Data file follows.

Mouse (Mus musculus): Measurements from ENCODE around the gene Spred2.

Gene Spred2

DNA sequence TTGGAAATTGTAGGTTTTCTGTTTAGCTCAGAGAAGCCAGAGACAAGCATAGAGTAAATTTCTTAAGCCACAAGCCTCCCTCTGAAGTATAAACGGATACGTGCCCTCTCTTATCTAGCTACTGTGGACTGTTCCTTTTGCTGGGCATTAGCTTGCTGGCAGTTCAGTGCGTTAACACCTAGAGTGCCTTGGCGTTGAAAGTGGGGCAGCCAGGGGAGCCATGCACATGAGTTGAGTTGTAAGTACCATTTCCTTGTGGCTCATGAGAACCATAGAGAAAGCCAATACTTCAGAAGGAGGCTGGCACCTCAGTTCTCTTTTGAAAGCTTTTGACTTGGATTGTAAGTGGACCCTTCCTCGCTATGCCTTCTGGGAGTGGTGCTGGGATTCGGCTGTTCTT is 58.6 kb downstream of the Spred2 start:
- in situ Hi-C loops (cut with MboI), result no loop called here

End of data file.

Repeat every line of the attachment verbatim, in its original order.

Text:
Mouse (Mus musculus): Measurements from ENCODE around the gene Spred2.

Gene Spred2

DNA sequence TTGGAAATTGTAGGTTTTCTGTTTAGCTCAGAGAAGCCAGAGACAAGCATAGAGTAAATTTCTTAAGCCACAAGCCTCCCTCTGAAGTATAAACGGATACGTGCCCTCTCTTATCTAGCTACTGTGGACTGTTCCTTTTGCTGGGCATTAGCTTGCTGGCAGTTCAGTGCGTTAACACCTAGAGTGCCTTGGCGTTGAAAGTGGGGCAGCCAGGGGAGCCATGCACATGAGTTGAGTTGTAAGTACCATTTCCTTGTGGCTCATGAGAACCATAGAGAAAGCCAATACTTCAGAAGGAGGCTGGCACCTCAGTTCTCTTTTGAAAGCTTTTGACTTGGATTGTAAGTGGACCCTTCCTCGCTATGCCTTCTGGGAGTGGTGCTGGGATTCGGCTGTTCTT is 58.6 kb downstream of the Spred2 start:
- in situ Hi-C loops (cut with MboI), result no loop called here